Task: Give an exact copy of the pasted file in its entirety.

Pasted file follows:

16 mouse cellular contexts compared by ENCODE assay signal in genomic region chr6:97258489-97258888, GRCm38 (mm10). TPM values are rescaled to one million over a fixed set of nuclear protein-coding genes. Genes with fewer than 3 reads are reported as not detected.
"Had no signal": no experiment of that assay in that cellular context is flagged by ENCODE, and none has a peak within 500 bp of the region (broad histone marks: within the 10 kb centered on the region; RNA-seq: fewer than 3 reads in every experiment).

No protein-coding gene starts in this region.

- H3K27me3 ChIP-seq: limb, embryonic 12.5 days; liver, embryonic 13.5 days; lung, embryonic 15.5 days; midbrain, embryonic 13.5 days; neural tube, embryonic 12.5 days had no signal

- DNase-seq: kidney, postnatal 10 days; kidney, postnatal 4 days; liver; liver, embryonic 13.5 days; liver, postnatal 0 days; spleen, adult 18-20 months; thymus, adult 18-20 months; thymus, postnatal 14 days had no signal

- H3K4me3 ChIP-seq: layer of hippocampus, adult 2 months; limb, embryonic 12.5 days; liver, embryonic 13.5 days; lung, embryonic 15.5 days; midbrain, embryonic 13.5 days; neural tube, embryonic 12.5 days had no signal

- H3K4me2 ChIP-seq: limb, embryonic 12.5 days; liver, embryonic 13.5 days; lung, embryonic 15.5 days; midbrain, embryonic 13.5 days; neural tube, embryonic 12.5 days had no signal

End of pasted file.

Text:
16 mouse cellular contexts compared by ENCODE assay signal in genomic region chr6:97258489-97258888, GRCm38 (mm10). TPM values are rescaled to one million over a fixed set of nuclear protein-coding genes. Genes with fewer than 3 reads are reported as not detected.
"Had no signal": no experiment of that assay in that cellular context is flagged by ENCODE, and none has a peak within 500 bp of the region (broad histone marks: within the 10 kb centered on the region; RNA-seq: fewer than 3 reads in every experiment).

No protein-coding gene starts in this region.

- H3K27me3 ChIP-seq: limb, embryonic 12.5 days; liver, embryonic 13.5 days; lung, embryonic 15.5 days; midbrain, embryonic 13.5 days; neural tube, embryonic 12.5 days had no signal

- DNase-seq: kidney, postnatal 10 days; kidney, postnatal 4 days; liver; liver, embryonic 13.5 days; liver, postnatal 0 days; spleen, adult 18-20 months; thymus, adult 18-20 months; thymus, postnatal 14 days had no signal

- H3K4me3 ChIP-seq: layer of hippocampus, adult 2 months; limb, embryonic 12.5 days; liver, embryonic 13.5 days; lung, embryonic 15.5 days; midbrain, embryonic 13.5 days; neural tube, embryonic 12.5 days had no signal

- H3K4me2 ChIP-seq: limb, embryonic 12.5 days; liver, embryonic 13.5 days; lung, embryonic 15.5 days; midbrain, embryonic 13.5 days; neural tube, embryonic 12.5 days had no signal